Before I get to our topic, let me introduce myself. My name is Edye. I’ve made my living as an ad professional but I’ve lived my life as a mother of two sons, and now “G-ma” to my two grandsons. My hubby Darryl and I have gone through our parenting challenges with much pleasure and pain. I’m relieved to say, the boys, now in their twenties, turned out “aight”. Young parents today are going through some stuff, e.g. family conflict and lack of support, baby daddy/mama drama, school, job and money issues, drugs, abuse and more. There is no longer a sense of community support and guidance like it was back in the day. So many parents are raising more hell than raising their kids well. But I figure, if you know better, you’ll do better. Maybe that’s why young moms and dads come to me for advice. My blog gives you a slice of what raising hell versus raising your kids well looks like (see video below) . It’s all my opinion – my perspective. Agree or disagree. Add suggestions. Ask a question. I’d like to feature it in my next post. With that said, on to our question:
“I’m a single parent. I work long hours and come home tired. The last thing I feel like doing is going up to my son’s school for Parent/Teacher’s Night, PTO meetings – whatever. Some parents work hard for a living. I just don’t have the time. Am I raising hell?” – “Tired Mom”, Chicago, Illinois
Raise Them Well…
Raising a Point…
It’s rough working long hours and dealing with your child’s school obligations too. I feel you. I’ve been there. But if you don’t show up, your child may show out. Research shows, students do better in school if parents are involved in their learning. No-shows can include not being available to help with homework, volunteering at school, attending student’s special events, as well as parent-school functions. Some teachers invest less time with kids whose parents are no-shows. Some kids invest less time in their studies when their parents are no-shows. Low performance gone unchecked can lead to frustration, lack of confidence, low self esteem and negative behavior. That’s raising hell.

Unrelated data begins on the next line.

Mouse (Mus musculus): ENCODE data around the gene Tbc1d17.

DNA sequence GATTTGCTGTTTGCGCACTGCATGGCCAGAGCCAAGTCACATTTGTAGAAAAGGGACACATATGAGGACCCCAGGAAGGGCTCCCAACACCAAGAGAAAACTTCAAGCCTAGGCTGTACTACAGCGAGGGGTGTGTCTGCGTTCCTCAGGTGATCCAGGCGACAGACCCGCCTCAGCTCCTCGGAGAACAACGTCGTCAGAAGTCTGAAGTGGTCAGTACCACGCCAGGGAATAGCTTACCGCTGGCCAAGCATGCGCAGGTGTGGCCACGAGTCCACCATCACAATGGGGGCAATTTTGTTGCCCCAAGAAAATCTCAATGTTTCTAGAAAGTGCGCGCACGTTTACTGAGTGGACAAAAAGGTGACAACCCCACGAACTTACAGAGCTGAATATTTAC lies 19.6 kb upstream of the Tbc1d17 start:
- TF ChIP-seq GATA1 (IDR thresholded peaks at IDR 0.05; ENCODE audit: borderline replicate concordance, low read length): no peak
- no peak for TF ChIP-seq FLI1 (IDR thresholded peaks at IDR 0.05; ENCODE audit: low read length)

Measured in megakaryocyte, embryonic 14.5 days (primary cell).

- Arrange ahead of time with your employer to leave early or have that day off to attend a school function or event. That means reading the flyer and marking the dates ahead of time.
- If you absolutely can’t make it to the Parent/Teachers conferences and school meetings, schedule to meet the teacher at a later date, then show up.
- Develop a partnership with teachers. Exchange emails and phone numbers. Communicate regularly.
- For parent homework support, attend parent homework workshops or talk to the teacher for help.
When you show your face in the place, you show you care. And your child feels more motivated to learn. That’s raising them well.
Like I said, hit me back with your opinions, suggestions and critique. Or if you want to raise an issue or question, that’s cool too. It may end up in my “Raising Hell or Raise Them Well” series, which I’m making into a book.
Disclaimer: Don’t be alarmed by my weird mixed race, robotic, Lego-like characters. I am experimenting with different visuals. I’m open to suggestions.